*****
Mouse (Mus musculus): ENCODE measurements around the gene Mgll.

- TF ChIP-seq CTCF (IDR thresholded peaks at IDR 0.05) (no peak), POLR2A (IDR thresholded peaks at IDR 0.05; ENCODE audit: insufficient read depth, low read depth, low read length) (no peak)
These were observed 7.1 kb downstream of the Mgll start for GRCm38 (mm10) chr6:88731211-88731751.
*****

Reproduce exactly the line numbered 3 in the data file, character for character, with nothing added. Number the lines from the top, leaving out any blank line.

These were observed 7.1 kb downstream of the Mgll start for GRCm38 (mm10) chr6:88731211-88731751.